with Taylor St. Germain


Tune in to a new episode of TrendsTalk as ITR Economist Taylor St. Germain highlights the current state of Canada’s economy, as well as the strength of Canadian consumers.



The below transcript is a literal translation of the podcast audio that has been machine generated by Rev.

Taylor St. Germain:
Hi, everyone. My name’s Taylor St. Germain. I’m an economist with ITR Economics, and welcome to this episode of Trends Talk. Last week we discussed the U.S. consumer, the state of the U.S. consumer, and what it meant for our mild recession coming in 2024. Today, I wanted to discuss similar trends, but talk about our neighbors to the north, our friends to the north, Canada, take a look at how Canada’s economy is faring in terms of how well the consumer is performing and our expectations for Canada moving forward.

So to begin here, we do expect that in conjunction with the U.S. economy, we see Canada’s economy slowing down as we progress deeper into 2023, culminating in a mild recession in 2024. That’s our outlook for Canada industrial production, which is one of our trends report series. Now that’s very similar to the U.S. perspective, and it’s because when we look at Canada’s economy, Canada’s business cycle for Canada industrial production, it has a very high correlation with U.S. industrial production. They almost move in lockstep with one another. The U.S. exports a significant number of goods across the border to Canada, and so we have these close ties and close links, and as a result, you see the business cycles between the U.S. and Canada looking very similar. We also look at similar leading indicators, indicators of recession when we look at Canada and the U.S.

If you’ve been listening to our CEO’s Fed Watch videos on a weekly basis, you’ve probably heard a lot about the yield curve inversion here in the U.S. Well Canada has an inverted yield curve, as well. When we look at the yield curve, we like to focus on the 10-year government bond yield to the three-month government bond yield. We look at that for the U.S., and that’s what I’m looking at right now for Canada. And similar to the U.S., you see that yield curve inversion. What do I mean? The three-month yield is above the 10-year yield. That’s a indicator that with a high probability suggests that a recession is coming out in the future. So similar trends between the U.S. and Canada there, and Canada’s yield curve does suggest that we’re headed for a mild recession as we progress into 2024.

Now I talked a lot about the U.S. consumer last week, as well. Let’s talk about Canada’s consumer. There’s some trends that I wanted to call out as it relates to consumers in Canada that highlight and support this expectation of a mild recession as we move late this year and into 2024. The first metric that I’d like to call out is Canada household income. That had been rising for quite a while coming out of the pandemic in Canada, this metric; however, we’ve seen that metric stall out lately. I’m talking Canada household income, and I’m looking at an inflation-adjusted household income dataset. So we’re really removing those impacts of inflation, looking at what we economists call real incomes, and we can see that those have stalled out in Canada, and that’s indicative of some of the pressures that the Canadians are feeling as it relates to some of the higher interest rates and the central banks’ battle with some of these higher levels of inflation.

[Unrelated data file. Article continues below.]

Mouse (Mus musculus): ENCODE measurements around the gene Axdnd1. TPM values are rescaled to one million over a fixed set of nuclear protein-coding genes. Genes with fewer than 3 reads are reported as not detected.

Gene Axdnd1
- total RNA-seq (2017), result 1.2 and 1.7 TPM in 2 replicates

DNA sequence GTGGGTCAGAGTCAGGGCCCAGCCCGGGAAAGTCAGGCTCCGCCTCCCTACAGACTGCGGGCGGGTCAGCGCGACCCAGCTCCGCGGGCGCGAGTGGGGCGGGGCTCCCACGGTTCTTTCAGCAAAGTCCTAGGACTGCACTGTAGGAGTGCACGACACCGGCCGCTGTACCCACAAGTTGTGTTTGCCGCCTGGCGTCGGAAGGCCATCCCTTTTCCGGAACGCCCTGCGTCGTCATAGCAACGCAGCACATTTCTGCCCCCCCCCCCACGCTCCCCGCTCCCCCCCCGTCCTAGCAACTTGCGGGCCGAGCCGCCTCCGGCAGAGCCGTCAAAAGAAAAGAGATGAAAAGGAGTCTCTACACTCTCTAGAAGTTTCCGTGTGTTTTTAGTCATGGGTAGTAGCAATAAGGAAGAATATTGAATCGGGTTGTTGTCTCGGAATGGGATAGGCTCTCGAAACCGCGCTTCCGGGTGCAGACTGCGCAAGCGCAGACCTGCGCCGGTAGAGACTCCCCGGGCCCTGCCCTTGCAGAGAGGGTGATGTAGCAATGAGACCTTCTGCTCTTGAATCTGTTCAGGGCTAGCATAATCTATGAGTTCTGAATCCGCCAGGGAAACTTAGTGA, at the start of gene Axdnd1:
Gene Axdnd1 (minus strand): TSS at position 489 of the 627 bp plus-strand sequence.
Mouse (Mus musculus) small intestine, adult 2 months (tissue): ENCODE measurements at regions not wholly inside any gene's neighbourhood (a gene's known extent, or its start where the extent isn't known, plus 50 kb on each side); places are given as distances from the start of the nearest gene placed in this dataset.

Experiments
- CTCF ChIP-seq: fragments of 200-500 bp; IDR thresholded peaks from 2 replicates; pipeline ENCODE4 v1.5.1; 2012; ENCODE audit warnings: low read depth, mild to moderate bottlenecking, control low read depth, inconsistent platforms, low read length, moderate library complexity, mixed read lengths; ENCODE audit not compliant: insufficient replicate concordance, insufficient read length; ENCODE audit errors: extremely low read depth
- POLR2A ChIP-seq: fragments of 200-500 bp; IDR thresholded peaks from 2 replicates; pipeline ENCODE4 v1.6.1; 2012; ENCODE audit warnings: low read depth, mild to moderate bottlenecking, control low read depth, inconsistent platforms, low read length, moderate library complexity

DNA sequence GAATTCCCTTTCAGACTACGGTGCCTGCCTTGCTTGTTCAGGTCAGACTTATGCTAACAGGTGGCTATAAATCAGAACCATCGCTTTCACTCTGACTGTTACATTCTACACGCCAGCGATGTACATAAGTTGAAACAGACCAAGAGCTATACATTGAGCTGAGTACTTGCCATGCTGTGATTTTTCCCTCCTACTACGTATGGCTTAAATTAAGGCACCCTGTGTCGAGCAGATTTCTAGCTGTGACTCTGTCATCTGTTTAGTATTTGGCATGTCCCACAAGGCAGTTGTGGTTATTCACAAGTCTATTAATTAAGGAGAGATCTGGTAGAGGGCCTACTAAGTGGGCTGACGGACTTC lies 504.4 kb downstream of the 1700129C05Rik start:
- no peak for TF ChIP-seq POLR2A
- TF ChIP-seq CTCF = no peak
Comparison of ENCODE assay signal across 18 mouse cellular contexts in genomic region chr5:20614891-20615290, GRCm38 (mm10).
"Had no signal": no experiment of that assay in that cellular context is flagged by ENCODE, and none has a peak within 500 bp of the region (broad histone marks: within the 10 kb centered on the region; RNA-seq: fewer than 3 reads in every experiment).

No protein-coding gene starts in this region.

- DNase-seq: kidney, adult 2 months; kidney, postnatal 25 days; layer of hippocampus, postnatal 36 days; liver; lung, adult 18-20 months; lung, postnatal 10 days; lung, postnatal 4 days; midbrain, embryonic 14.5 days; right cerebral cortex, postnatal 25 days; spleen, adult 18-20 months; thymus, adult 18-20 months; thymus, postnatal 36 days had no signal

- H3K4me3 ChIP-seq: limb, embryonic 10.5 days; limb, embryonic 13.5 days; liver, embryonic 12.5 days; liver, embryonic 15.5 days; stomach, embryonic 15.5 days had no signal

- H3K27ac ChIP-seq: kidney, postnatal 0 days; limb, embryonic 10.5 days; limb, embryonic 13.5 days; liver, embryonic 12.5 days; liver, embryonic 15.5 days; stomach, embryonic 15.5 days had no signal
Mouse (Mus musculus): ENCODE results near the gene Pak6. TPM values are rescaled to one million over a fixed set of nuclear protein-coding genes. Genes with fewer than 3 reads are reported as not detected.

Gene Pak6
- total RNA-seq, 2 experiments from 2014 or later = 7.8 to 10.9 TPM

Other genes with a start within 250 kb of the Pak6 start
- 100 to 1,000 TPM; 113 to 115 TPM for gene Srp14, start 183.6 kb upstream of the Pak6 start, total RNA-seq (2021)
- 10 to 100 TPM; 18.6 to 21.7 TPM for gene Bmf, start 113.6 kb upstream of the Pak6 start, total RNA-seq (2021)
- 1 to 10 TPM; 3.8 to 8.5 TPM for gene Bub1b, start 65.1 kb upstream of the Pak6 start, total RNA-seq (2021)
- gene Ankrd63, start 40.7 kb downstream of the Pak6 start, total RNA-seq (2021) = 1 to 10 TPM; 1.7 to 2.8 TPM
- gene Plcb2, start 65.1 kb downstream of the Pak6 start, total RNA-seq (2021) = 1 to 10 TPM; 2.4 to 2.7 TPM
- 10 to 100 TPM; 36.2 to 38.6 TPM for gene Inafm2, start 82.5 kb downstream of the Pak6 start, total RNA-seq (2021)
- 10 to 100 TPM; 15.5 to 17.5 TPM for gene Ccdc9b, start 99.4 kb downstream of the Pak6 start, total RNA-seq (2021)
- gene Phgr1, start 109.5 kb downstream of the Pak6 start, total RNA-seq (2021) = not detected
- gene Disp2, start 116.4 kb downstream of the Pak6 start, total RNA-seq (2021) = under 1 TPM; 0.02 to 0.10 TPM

Now last week you also heard me call out a few delinquency rates as it related to the consumer, specifically auto, credit card, and mortgage delinquencies, and we talked about the resiliency of the U.S. consumer. I now wanted to call out those same metrics, but this time, again, looking at Canada. And what we can see is that from a credit card and mortgage delinquency perspective, Canada’s consumer is resilient. They’re displaying that resilience in the data because we see such low delinquency rates compared to the historical average. So mortgage delinquency rates in Canada, for example, 0.15%, that’s low. The historical average is 2.250%. So again, the consumer, very resilient in terms of the strength of the housing market when we look at Canada from a delinquency perspective. We’re paying our mortgages there in Canada.

Same thing with credit cards. Credit card long-run delinquency average about 1.4%. That’s exactly where the current data is at. So nothing overly concerning there as we think about previous recessions in Canada. Is this 2008, 2009 all over again in Canada? No. We can see that the consumer is quite resilient and strong, which is important for that Canadian economy.

Now the last metric I want to call out, this is the one that was a little bit different from the U.S. and that’s auto loan delinquencies. Auto loan delinquencies in the U.S., again, recalling our conversation last week, were very low. However, in Canada, that metric in particular is a bit more concerning to me. The reason for that is that we see the current monthly figure for auto loan delinquency rates in Canada at 2.11%, when the five-year average over the last five years was really 1.83%. So that’s a little bit more concerning in terms of some of the pressure that the consumer’s facing. But all in all, Canada has quite a resilient consumer, as well. It feeds into our expectation that like the U.S., Canada’s recession will be mild next year.

Again, please check out our trends report for more information on our forecast as it relates to Canada. I hope you found this information helpful. Thanks for joining me on this episode of Trends Talk, and we’ll see you on the next one.